A Method in Comparative Mythology
As a study or discipline, Comparative Mythology is seen as a dusty, ramshackle approach to learning generally favoured by those with lesser ability at applying rigour to their work. Mythology as a term is relegated to a vague subset of the more academic ‘belief systems’ and left in a wilderness of obscure or fanciful comprehensions. Whereas Comparative Religion is available as a degree course, Comparative Mythology, as a degree, is not available at any university in the world. This disparity may seem to be little more than tautological, however, as all religions are mythologies but not all mythologies are religions, there appears to be a strong case for examining and questioning the obvious hierarchical issue here.
There are further grounds for re-examining the subject of Comparative Mythology and its pedagogical condition. In this first definition of a methodology for the subject, the aim is to fund dynamic debate leading to growth more than to describe a school of thought. An Academy of Comparative Mythology, as attractive and compelling an idea such an institution would present, is a proposal which would inevitably face strong resistance from numerous intellectual strongholds of power and therefore is an objective far beyond the capacity of this small work. Here we are looking for a deeper understanding regarding the place of mythology in our lives and an argument for an increase in its presentation as a serious subject of learning.
Mythology as a subject has the potential to re-shape our understanding of humanity and human history. The problem the subject faces is one of timing in the most profound sense. This word mythology usually carries with it a pre-conditional clause which confines its understanding very much in the past, rarely, or appropriately, in the present and never in the future. Most human beings, even academics, find it hard to believe that how they construct their world today is a process of mythology. Mythology is about the past, it was what primitive or ignorant people did, at best it was how the Greeks and Romans saw the world, they mythologised gods and a universe based on a lack of understanding. We of today do not mythologise, we have facts and certainties and we know more about our world than ever before, our beliefs are founded on knowledge, not mythology. Even fundamentalists, holding archaic books aloft, state clearly that their beliefs are factual not mythological.
This time locked perspective cannot make any intellectual sense and presents the first stand of resistance to a more complete understanding of mythology. People do not like to question their beliefs and for a very good reason. If you undermine a person’s beliefs you are not only undermining their psyche but also the power structures they buy into and construct their world within. Whether a fundamentalist in religion or an academic of learning, you are more likely to defend your mythology rather than to question it. Therefore it becomes even more important to try and build as strong a case for the re-evaluation of mythology as a term, an understanding and a practice whilst seeking to create responsible debate.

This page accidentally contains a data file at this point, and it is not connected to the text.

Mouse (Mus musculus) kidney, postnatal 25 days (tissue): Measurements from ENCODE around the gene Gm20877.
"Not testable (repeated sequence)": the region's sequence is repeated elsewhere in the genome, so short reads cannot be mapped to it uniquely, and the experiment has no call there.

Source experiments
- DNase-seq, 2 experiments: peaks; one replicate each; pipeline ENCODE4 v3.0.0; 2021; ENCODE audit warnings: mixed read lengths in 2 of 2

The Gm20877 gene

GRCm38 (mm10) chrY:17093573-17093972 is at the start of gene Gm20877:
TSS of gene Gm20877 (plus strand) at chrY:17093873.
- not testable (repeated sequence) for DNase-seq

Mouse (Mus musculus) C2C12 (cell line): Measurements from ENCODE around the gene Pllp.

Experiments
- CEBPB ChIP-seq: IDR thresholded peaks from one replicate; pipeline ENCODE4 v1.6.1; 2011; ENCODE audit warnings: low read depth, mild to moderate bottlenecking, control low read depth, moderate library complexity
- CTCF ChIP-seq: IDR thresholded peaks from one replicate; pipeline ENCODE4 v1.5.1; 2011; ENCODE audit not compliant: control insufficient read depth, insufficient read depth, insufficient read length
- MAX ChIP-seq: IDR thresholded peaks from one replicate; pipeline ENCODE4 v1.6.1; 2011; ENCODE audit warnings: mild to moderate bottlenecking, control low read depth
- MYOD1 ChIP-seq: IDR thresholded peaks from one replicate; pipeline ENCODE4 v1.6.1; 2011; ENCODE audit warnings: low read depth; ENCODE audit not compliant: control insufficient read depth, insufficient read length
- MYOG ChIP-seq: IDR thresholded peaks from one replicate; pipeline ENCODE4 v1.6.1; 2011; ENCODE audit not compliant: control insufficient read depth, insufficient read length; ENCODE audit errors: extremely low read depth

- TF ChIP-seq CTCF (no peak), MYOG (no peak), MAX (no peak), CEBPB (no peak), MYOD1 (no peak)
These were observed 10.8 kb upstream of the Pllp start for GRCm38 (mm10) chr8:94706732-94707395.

A definition of mythology.
In the work of Professor Joseph Campbell there lies some profound insights which are buried in his writings. After his death there grew up a fascination with ideas of ‘depth psychology’ however, this is a lighter reading of the import of his writings. Campbell had opened the door into the subject of Comparative Mythology in a way no other writer had previously done. In many ways, he became a storyteller more than an academic and in his narrations he peeled away the masks of god to reveal humanity. In this construction of a methodology, a set of structured approaches to the study, for Comparative Mythology, Campbell provides the foundations. In many senses, this work is about placing Campbell’s legacy in the centre of the study and enable the possibility of building the subject’s architecture.
The definition of the word mythology to be used here is pure Campbell. This is an understanding of the term based on a knowledge of its operation in the human psyche, history and perceived realities. A definition which provides the basis for an understanding which can then be applied in the study of Comparative Mythology.
Definition: Mythology is an interpretation of the experience of reality, expressed in a language of metaphor, which explains to the individual and the group, the ground of their own being and the universal state of being within which they exist.
In this definition, we can start to grasp why this subject of Comparative Mythology carries so much momentum. As a study, it covers the whole of the human experience. This further questions why it is placed in such a minority. What is it about this subject which sees it the servant of purportedly greater masters?
Many learned people will suggest that this subject is adequately covered in anthropology or sociology or psychology and any other number of established departments of thinking. Perhaps suggestions will be made that this is merely about belief systems. None of these positions are inaccurate but we are searching here for something more than just an adequate cover of the subject. However, we are not looking to compete with or against other structures of learning. In the business of academic thinking, there is as much political requirement as there is intellectual standard and our higher education systems now exist within a fiercely competitive environment. That is as it is and nothing in this work seeks to challenge that or compete with it. The viewpoint of this methodology is to bring another ingredient to the perception of human life, to create another tool of thinking to be set upon the workbench.